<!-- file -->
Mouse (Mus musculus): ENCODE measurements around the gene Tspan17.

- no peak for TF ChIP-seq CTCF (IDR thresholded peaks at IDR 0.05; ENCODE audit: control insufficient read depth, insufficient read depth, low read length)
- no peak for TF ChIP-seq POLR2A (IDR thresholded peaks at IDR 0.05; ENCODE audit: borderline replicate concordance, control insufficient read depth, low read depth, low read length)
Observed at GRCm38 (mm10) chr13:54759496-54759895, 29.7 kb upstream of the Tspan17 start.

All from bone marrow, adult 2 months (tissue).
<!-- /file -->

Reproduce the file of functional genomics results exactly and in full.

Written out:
Mouse (Mus musculus): ENCODE measurements around the gene Tspan17.

- no peak for TF ChIP-seq CTCF (IDR thresholded peaks at IDR 0.05; ENCODE audit: control insufficient read depth, insufficient read depth, low read length)
- no peak for TF ChIP-seq POLR2A (IDR thresholded peaks at IDR 0.05; ENCODE audit: borderline replicate concordance, control insufficient read depth, low read depth, low read length)
Observed at GRCm38 (mm10) chr13:54759496-54759895, 29.7 kb upstream of the Tspan17 start.

All from bone marrow, adult 2 months (tissue).